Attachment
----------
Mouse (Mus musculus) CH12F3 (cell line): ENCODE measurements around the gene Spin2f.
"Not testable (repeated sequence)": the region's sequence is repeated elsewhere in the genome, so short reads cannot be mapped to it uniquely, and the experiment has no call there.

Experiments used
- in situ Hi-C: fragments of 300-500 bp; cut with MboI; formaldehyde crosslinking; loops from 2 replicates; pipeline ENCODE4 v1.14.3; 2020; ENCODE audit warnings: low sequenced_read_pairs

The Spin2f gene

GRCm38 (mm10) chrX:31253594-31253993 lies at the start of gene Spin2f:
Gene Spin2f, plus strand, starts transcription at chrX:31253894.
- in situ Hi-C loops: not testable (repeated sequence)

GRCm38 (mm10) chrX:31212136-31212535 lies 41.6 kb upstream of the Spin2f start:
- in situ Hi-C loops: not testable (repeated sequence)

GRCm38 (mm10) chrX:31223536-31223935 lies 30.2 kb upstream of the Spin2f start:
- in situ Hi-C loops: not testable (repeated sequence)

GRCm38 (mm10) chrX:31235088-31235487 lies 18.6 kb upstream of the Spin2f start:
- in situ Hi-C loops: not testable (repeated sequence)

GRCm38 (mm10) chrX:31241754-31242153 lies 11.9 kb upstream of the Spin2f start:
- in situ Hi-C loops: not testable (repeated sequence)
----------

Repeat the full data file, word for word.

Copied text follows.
Mouse (Mus musculus) CH12F3 (cell line): ENCODE measurements around the gene Spin2f.
"Not testable (repeated sequence)": the region's sequence is repeated elsewhere in the genome, so short reads cannot be mapped to it uniquely, and the experiment has no call there.

Experiments used
- in situ Hi-C: fragments of 300-500 bp; cut with MboI; formaldehyde crosslinking; loops from 2 replicates; pipeline ENCODE4 v1.14.3; 2020; ENCODE audit warnings: low sequenced_read_pairs

The Spin2f gene

GRCm38 (mm10) chrX:31253594-31253993 lies at the start of gene Spin2f:
Gene Spin2f, plus strand, starts transcription at chrX:31253894.
- in situ Hi-C loops: not testable (repeated sequence)

GRCm38 (mm10) chrX:31212136-31212535 lies 41.6 kb upstream of the Spin2f start:
- in situ Hi-C loops: not testable (repeated sequence)

GRCm38 (mm10) chrX:31223536-31223935 lies 30.2 kb upstream of the Spin2f start:
- in situ Hi-C loops: not testable (repeated sequence)

GRCm38 (mm10) chrX:31235088-31235487 lies 18.6 kb upstream of the Spin2f start:
- in situ Hi-C loops: not testable (repeated sequence)

GRCm38 (mm10) chrX:31241754-31242153 lies 11.9 kb upstream of the Spin2f start:
- in situ Hi-C loops: not testable (repeated sequence)